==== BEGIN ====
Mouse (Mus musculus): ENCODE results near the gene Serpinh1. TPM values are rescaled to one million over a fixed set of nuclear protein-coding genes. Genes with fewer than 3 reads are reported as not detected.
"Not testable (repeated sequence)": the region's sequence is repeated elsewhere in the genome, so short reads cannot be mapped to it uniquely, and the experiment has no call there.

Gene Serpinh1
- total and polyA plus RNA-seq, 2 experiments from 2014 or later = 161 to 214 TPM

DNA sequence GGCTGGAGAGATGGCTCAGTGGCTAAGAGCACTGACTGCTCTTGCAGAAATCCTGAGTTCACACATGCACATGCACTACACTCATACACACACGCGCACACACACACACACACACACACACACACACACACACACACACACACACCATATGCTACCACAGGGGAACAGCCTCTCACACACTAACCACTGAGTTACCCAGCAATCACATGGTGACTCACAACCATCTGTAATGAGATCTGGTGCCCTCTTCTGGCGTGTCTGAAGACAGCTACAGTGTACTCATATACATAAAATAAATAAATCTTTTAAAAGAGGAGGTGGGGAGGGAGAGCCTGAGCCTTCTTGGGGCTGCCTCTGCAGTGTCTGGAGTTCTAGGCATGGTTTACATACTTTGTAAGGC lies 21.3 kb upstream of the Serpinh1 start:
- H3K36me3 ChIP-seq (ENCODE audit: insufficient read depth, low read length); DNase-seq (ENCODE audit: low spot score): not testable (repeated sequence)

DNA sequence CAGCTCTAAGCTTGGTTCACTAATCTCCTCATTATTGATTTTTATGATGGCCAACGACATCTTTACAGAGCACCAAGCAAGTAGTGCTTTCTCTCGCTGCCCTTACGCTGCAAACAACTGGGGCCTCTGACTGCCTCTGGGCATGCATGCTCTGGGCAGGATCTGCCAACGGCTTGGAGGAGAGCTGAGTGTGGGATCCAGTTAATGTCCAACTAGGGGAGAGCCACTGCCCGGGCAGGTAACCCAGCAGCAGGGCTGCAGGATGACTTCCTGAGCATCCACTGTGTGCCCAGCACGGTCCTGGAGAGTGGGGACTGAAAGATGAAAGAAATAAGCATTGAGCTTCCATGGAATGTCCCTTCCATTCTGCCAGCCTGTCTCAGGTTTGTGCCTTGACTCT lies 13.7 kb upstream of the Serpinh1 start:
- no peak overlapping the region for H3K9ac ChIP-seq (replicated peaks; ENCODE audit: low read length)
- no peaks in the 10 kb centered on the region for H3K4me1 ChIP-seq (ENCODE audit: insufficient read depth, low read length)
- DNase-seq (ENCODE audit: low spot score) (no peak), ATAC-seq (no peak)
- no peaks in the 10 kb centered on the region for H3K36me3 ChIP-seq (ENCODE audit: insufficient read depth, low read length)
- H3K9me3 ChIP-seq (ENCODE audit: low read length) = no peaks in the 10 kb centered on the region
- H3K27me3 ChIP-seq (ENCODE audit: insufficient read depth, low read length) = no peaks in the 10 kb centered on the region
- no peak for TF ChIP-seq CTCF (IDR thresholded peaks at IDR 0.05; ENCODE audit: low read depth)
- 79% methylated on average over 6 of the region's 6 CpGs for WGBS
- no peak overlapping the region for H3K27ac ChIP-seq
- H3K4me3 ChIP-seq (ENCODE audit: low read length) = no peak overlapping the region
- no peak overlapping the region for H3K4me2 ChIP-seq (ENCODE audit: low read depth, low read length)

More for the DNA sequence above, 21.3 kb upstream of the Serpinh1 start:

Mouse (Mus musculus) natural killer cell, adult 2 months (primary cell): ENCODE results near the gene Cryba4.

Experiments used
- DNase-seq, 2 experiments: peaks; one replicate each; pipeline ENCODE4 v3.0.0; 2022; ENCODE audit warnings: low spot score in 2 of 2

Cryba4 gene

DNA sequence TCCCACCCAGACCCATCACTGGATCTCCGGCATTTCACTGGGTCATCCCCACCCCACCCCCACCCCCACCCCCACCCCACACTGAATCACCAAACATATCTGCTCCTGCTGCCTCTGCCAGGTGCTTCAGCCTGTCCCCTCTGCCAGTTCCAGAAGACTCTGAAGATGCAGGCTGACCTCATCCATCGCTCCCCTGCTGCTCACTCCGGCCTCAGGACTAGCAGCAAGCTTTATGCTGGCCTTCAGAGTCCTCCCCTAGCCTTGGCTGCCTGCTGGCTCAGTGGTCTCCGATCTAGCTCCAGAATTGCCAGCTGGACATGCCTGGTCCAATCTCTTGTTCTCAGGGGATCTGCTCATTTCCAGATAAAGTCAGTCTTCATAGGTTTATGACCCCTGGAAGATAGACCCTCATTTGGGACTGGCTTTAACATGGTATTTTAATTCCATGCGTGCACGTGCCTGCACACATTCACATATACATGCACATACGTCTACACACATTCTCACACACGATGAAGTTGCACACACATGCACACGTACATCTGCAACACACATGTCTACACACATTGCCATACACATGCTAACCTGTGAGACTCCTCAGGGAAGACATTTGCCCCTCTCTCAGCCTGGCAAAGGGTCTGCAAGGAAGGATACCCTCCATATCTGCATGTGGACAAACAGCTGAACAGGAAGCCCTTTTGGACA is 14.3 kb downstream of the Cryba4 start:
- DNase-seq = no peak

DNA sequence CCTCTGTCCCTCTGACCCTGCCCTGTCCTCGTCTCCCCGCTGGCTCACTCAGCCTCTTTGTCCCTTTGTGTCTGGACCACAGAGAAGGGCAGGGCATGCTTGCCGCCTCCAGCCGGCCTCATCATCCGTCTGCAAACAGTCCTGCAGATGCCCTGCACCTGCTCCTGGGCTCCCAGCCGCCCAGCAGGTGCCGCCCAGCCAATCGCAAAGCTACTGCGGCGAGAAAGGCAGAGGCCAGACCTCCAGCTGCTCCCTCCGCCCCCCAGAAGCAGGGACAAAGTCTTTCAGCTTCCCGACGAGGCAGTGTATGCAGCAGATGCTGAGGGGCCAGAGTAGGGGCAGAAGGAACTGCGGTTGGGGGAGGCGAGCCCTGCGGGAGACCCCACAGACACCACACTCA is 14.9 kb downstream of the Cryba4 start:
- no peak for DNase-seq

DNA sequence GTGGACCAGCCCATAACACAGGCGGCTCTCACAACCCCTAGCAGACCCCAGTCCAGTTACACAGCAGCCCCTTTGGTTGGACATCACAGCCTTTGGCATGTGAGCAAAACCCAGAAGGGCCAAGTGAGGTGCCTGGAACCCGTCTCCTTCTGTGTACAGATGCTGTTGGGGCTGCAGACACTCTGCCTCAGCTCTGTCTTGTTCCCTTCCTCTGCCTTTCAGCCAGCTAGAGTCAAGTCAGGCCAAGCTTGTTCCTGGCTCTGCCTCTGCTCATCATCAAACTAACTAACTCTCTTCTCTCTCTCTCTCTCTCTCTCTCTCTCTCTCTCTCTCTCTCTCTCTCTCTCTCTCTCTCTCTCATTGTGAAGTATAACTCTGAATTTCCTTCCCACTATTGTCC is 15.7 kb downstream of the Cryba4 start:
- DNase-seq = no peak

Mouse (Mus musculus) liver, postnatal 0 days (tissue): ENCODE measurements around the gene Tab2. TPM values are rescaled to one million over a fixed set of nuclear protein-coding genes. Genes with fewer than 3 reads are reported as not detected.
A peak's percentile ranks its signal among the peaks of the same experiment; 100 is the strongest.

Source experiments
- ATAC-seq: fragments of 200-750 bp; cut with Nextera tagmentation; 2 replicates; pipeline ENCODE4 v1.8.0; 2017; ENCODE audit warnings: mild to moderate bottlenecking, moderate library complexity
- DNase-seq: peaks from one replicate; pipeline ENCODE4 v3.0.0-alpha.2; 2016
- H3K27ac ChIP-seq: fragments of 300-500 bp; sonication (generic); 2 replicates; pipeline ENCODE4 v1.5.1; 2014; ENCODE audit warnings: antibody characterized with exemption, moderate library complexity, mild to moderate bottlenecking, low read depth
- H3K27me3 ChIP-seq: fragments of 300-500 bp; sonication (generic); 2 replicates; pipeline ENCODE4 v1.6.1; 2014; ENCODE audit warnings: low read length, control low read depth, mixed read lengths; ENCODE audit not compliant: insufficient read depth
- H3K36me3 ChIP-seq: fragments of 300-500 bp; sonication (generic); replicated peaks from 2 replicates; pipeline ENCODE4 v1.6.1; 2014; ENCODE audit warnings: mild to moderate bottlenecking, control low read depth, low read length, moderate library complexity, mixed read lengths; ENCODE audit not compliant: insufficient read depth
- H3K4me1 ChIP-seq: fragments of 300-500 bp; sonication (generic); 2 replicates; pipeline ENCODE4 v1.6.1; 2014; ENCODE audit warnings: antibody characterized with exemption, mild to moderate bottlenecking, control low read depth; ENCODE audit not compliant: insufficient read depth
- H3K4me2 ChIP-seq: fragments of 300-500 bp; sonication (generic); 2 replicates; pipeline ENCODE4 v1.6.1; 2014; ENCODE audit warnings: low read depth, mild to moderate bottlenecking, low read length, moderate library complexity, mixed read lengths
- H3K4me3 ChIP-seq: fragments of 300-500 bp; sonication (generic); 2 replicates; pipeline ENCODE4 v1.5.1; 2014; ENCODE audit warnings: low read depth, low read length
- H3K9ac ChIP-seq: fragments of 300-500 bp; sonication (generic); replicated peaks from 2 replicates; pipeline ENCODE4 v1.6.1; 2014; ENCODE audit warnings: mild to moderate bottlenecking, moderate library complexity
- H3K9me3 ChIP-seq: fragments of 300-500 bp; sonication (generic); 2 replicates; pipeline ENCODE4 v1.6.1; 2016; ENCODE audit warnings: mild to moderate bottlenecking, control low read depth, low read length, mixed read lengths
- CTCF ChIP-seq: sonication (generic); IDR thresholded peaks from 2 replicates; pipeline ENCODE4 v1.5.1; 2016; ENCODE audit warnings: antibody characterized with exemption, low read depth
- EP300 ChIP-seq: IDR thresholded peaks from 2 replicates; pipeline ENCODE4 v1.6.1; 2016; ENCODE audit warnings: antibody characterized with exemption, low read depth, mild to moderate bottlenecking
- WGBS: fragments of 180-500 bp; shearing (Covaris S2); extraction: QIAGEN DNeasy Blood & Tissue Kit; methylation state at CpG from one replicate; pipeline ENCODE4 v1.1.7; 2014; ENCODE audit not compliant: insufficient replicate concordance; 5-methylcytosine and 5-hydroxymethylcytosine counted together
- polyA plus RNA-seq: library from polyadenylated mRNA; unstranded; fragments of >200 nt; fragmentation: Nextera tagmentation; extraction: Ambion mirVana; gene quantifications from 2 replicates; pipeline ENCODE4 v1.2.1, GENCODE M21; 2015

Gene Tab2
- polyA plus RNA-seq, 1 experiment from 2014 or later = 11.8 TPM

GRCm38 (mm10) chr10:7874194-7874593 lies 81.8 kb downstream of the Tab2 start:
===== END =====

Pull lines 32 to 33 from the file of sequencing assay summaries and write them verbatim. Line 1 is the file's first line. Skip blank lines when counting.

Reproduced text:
Source experiments
- ATAC-seq: fragments of 200-750 bp; cut with Nextera tagmentation; 2 replicates; pipeline ENCODE4 v1.8.0; 2017; ENCODE audit warnings: mild to moderate bottlenecking, moderate library complexity